Many of these same LuRe fans have basically said that Eric and Van were the only good thing about the show and thrived in spite of the lousy writing. I think Eric and Van worked magic (duh, look at this site, for crying out loud!), but I also think that the writing made a difference – a big one. For me, the combination of writers, characters, actors, and chemistry was uniquely special (one reason I’m skeptical that reuniting Eric and Van as some random other gay couple will have the same resonance – though, if it happens, you can sign me up at the front of the line!).

In the past, I’ve singled out Susan Dansby (and Janet Iacobuzio) for writing many of the early and classic Reid and LuRe episodes (which reminds me – I have another post to update!). They put the words in Eric and Van’s mouths that gave them a foundation for Reid’s snark, Luke’s “in your personal space”-ness, and their amazing chemistry. If you read Eric’s interviews with Susan Dansby and Kate Davies, there’s definitely a sense of him learning the craft in the first few weeks of his run. If he’d been given run-of-the mill dialogue, as much as I love Eric, I don’t believe Reid would have caught on the way he did.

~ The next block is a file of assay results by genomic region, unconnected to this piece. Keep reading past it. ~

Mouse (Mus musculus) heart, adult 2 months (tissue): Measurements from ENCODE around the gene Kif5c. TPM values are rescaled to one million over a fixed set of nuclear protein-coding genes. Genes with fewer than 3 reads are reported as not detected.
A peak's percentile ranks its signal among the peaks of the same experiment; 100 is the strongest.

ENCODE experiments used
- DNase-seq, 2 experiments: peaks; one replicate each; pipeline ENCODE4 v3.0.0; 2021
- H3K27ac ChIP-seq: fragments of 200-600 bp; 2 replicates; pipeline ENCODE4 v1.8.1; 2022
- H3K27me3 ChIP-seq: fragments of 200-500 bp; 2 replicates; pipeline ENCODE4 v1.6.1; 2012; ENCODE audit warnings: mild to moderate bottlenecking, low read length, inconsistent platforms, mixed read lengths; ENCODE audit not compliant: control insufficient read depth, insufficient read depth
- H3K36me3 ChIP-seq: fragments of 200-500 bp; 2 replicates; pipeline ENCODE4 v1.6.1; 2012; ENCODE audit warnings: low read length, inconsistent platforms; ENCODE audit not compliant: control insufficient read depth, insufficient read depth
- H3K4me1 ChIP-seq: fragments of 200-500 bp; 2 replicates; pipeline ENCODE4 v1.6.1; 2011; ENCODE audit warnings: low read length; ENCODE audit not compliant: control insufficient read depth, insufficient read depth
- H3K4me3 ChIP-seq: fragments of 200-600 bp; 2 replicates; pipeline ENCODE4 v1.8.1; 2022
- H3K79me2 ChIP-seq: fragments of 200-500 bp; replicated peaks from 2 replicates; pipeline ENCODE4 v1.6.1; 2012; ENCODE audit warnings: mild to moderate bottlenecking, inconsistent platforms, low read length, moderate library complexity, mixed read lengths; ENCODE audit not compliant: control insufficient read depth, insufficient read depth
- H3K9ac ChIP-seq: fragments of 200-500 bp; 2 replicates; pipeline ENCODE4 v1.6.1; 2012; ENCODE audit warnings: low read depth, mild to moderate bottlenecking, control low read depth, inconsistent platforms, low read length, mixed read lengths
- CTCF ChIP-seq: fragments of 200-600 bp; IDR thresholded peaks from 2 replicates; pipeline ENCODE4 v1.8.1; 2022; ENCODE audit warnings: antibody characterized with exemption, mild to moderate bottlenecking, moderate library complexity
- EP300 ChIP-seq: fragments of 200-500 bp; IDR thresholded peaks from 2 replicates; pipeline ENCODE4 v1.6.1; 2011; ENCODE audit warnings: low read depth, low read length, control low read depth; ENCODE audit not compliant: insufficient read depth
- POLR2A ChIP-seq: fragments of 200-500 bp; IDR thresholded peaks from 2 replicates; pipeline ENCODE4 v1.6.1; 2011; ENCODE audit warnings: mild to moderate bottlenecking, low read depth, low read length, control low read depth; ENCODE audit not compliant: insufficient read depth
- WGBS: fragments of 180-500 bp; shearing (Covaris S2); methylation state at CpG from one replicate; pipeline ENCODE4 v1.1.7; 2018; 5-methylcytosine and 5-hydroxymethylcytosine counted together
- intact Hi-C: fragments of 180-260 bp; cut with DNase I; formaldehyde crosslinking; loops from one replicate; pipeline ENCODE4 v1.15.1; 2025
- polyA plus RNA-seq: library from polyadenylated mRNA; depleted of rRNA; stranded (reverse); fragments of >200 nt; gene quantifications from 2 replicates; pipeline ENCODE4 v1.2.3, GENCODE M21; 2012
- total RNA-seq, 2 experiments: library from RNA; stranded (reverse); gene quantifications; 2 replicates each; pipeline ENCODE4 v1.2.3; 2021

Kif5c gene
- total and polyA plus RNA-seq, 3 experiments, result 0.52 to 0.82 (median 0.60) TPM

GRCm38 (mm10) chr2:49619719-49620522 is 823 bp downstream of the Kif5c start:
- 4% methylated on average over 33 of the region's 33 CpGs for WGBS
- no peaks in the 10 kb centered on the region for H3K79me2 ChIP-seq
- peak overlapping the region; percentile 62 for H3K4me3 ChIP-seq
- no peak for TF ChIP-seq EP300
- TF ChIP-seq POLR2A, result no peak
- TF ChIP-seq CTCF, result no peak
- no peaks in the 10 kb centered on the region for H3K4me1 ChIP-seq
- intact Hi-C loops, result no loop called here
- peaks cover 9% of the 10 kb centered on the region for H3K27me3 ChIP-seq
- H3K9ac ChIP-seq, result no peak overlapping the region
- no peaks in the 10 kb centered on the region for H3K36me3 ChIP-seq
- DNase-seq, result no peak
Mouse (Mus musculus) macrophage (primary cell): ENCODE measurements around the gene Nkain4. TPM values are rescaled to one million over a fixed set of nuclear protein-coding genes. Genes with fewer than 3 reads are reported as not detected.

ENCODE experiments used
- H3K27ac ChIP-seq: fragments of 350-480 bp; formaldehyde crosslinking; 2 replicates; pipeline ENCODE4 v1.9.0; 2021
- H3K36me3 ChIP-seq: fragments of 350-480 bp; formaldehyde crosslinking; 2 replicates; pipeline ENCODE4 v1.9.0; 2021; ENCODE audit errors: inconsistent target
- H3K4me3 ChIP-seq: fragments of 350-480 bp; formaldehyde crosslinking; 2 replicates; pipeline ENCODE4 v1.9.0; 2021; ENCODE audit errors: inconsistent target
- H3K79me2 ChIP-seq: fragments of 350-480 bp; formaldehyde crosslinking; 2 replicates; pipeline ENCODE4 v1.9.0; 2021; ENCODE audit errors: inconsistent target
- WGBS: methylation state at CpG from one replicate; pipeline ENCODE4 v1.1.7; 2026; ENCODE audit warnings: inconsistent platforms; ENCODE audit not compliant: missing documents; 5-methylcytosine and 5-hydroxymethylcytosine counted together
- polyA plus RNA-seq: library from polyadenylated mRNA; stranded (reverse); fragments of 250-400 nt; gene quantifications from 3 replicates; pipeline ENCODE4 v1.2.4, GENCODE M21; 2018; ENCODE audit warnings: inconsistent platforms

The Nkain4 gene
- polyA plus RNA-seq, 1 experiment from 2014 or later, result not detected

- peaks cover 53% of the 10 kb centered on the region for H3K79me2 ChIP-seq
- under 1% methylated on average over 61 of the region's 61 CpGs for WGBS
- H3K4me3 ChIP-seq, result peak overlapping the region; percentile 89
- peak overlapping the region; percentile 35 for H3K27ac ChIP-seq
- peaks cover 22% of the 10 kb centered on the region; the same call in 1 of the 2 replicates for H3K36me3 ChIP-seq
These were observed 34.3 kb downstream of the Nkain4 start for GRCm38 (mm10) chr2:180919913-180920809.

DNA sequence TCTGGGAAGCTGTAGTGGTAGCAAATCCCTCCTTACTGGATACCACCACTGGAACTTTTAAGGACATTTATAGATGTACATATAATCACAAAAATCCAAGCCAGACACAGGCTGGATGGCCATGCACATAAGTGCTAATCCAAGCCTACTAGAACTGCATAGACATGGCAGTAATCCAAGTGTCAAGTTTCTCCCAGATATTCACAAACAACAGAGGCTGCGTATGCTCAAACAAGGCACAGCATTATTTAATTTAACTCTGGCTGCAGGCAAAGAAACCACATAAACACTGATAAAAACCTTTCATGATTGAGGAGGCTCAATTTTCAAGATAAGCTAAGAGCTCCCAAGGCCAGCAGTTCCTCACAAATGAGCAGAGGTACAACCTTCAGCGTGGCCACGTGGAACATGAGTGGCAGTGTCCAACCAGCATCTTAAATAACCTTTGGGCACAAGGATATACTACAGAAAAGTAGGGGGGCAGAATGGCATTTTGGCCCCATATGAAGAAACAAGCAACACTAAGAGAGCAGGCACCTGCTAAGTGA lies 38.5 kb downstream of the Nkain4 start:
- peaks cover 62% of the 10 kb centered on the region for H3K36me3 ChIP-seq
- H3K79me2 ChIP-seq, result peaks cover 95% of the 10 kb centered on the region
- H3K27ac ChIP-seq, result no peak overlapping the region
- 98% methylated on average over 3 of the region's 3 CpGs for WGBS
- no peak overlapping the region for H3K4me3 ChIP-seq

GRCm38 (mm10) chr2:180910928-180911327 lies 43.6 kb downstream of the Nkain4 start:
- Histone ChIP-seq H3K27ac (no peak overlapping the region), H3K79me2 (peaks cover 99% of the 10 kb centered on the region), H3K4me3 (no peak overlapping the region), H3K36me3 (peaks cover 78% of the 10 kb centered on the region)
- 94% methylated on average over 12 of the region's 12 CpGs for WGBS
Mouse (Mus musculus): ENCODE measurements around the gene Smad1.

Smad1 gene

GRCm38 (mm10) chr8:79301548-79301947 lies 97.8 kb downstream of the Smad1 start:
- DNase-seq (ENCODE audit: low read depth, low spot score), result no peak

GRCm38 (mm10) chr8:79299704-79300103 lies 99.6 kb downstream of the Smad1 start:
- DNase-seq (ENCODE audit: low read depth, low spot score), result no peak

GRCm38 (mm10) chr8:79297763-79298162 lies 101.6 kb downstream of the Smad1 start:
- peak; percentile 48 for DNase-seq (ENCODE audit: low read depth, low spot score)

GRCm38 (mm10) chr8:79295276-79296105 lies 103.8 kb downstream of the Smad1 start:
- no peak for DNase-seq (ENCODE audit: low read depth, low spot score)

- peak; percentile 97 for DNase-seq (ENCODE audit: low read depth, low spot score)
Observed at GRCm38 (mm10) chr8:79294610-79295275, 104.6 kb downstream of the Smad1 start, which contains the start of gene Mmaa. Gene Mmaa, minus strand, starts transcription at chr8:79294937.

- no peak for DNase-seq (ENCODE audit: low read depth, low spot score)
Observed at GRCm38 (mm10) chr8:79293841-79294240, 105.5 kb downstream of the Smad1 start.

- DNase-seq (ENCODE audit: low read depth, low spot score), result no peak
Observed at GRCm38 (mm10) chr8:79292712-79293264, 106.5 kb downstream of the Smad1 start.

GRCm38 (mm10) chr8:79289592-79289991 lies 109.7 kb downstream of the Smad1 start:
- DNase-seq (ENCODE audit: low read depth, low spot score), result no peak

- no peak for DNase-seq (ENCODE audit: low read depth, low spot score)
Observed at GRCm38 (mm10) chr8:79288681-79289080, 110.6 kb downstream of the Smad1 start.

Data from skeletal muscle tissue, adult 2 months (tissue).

The fact that I’m only through posting transcripts up to March 12th, and the Best Quotes page would already take up 13 pages of paper when printed is in part due to our memories of the actors’ kick-ass delivery, but it also speaks volumes about the writing. Luke and Reid were given some really good stuff. They were also given some stupid inane plotlines, but who in soaps isn’t? I mean – really? Henry falling for Vienna’s baby pad, Paul giving Meg a gun with blanks, and Barbara and Chuckles?